Helix’s fifth album was an important one. They were following the “big hit” album (Walkin’ the Razor’s Edge) and there were expectations. The band collected another batch of original material and hit the studio with producer Tom Treumuth again.
1985’s Long Way to Heaven is the second album with the “classic” Helix lineup: Brian Vollmer, Brent “the Doctor” Doerner, Paul Hackman, Greg “Fritz” Hinz and Daryl Gray. All but drummer Fritz contributed songs, with Vollmer, Hackman and Doerner leading the pack.
The two singles were the opening tracks. “The Kids Are All Shakin’” is a catchy for American radio play. It has always been a damn fine song.
Down in New York City,
All the way to L.A.,
Boys and girls are gonna shake it,
Yeah, each and every day.
There’s also a reference to a fan letter from Poland that was a big deal to the band at the time. “Kids Are All Shakin’” is a great rock and roll celebration, but the single version with additional keyboards is better.
The other single was the hit acoustic/electric ballad “Deep Cuts the Knife” written by Hackman and Bob Halligan, Jr. To this day it remains one of, if not the very best ballad Helix have done. It has atmosphere and bite, and a killer vocal performance by Brian Vollmer.
There are good tracks after the first two, but nothing quite as memorable. “Ride the Rocket” (Vollmer/Halligan) is fun but silly. I’m sure you can guess what kind of rocket Brian is singing about when he says “Reach in the pocket”. Other decent songs include the title track, which has a great chorus melody, and the heavy-as-fuck “House on Fire”. There’s also another ballad called “Without You (Jasmine’s Song)” that is worthy of praise.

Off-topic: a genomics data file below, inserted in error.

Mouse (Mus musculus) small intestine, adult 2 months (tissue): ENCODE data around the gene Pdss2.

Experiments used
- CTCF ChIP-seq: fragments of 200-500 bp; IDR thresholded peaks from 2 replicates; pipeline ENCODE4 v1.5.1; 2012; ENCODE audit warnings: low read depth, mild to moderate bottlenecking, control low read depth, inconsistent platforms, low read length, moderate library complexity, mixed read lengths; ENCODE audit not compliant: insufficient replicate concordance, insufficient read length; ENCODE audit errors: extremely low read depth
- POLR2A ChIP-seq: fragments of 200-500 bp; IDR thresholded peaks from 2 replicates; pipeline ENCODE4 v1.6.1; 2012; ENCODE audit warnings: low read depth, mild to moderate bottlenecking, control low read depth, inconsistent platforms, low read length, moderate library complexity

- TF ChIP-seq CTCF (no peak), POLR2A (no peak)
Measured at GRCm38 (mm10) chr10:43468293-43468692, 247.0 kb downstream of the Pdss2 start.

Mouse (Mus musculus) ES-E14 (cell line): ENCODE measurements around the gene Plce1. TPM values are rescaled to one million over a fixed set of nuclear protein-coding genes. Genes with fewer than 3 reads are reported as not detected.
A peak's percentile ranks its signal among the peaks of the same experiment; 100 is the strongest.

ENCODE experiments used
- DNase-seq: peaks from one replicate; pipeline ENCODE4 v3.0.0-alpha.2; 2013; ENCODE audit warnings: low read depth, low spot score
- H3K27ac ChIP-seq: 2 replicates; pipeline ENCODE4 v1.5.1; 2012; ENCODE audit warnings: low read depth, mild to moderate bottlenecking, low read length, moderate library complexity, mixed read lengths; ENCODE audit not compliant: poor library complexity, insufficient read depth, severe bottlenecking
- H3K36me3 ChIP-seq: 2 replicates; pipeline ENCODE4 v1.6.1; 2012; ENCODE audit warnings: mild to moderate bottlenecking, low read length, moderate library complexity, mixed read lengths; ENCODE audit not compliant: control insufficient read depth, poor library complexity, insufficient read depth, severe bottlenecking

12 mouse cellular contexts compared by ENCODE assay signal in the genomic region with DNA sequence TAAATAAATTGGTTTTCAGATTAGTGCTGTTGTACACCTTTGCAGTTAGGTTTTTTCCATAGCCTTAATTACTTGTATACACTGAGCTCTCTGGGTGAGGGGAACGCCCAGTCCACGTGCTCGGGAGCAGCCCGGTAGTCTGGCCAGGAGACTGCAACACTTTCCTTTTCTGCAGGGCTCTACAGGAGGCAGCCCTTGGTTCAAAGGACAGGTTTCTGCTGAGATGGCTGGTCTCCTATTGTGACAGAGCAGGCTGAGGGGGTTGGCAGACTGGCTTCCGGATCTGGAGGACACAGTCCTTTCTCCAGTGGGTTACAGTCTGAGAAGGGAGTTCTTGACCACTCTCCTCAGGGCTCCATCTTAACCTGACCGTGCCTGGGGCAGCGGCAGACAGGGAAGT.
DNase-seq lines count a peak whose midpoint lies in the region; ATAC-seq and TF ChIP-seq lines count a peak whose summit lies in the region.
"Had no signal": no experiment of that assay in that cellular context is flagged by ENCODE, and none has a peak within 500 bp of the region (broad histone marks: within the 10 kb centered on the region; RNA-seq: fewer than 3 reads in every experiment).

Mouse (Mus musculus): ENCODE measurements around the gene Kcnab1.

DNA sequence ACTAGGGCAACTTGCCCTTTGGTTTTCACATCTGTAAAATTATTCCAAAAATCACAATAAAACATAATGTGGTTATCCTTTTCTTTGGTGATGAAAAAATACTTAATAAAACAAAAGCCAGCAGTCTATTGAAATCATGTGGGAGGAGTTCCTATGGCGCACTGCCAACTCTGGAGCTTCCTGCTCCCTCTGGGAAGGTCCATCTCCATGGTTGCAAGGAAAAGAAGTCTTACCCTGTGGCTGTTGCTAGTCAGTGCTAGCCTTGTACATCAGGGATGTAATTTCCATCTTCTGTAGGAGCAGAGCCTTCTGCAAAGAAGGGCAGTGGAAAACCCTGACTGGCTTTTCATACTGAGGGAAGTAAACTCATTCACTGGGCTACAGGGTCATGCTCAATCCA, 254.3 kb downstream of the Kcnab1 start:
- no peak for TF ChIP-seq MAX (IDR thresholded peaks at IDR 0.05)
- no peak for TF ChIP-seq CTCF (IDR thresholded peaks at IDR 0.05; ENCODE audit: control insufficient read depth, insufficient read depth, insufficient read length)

There is nothing wrong with any of the other tunes, and some have some pretty cool moments. “Don’t Touch the Merchandise” has a nifty a cappella section that proves what great vocalists the band are. It’s just that none of the other songs really have a lot of staying power in the brain.
Long Way to Heaven was one of those follow-ups that was good enough, but always remain in the shadow of the more successful predecessors.